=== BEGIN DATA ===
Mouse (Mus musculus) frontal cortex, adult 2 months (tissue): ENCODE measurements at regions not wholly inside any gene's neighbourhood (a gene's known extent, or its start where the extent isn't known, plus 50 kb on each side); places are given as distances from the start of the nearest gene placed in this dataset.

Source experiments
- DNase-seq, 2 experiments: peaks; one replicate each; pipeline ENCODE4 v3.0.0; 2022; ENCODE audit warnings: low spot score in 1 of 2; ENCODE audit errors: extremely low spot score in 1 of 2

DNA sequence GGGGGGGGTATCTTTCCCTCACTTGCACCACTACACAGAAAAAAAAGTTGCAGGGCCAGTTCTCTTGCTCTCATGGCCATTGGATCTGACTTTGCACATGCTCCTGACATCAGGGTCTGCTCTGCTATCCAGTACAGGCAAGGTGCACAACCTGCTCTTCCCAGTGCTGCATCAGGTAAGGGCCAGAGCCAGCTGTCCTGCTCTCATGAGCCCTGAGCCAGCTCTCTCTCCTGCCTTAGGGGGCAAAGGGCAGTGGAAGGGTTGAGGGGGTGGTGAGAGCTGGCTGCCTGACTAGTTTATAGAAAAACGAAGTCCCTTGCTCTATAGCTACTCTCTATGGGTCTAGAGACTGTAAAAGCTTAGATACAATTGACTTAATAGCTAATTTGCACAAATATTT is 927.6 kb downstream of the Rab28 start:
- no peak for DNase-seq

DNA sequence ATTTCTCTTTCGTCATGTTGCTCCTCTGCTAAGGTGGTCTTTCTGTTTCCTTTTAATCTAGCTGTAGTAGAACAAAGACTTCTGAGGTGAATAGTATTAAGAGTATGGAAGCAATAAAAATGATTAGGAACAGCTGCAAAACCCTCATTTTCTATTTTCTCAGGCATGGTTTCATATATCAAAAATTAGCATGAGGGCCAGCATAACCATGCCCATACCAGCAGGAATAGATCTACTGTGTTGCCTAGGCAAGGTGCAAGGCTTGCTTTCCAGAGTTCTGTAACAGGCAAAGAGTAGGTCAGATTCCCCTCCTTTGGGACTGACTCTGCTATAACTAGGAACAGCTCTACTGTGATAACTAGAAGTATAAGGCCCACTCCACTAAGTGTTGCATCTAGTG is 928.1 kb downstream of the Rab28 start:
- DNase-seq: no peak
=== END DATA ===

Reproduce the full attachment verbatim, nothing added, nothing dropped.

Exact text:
Mouse (Mus musculus) frontal cortex, adult 2 months (tissue): ENCODE measurements at regions not wholly inside any gene's neighbourhood (a gene's known extent, or its start where the extent isn't known, plus 50 kb on each side); places are given as distances from the start of the nearest gene placed in this dataset.

Source experiments
- DNase-seq, 2 experiments: peaks; one replicate each; pipeline ENCODE4 v3.0.0; 2022; ENCODE audit warnings: low spot score in 1 of 2; ENCODE audit errors: extremely low spot score in 1 of 2

DNA sequence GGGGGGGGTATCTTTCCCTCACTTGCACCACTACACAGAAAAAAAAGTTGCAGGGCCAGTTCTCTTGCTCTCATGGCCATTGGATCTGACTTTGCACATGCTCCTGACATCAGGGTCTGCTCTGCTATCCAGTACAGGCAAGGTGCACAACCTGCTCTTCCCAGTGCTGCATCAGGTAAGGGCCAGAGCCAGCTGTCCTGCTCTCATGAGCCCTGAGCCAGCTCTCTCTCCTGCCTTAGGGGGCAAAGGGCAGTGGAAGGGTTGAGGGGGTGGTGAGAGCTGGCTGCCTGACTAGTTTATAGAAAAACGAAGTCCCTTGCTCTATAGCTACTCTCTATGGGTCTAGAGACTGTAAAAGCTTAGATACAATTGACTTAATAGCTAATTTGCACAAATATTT is 927.6 kb downstream of the Rab28 start:
- no peak for DNase-seq

DNA sequence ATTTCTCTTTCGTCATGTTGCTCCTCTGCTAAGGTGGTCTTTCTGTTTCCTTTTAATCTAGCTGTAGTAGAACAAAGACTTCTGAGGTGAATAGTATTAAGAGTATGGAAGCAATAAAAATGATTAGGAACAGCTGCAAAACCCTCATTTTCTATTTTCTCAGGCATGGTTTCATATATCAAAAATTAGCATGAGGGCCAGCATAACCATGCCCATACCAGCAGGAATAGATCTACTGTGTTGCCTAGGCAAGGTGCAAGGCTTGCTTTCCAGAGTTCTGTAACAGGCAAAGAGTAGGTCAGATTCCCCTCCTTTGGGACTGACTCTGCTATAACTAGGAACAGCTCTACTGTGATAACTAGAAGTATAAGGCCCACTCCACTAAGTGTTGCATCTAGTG is 928.1 kb downstream of the Rab28 start:
- DNase-seq: no peak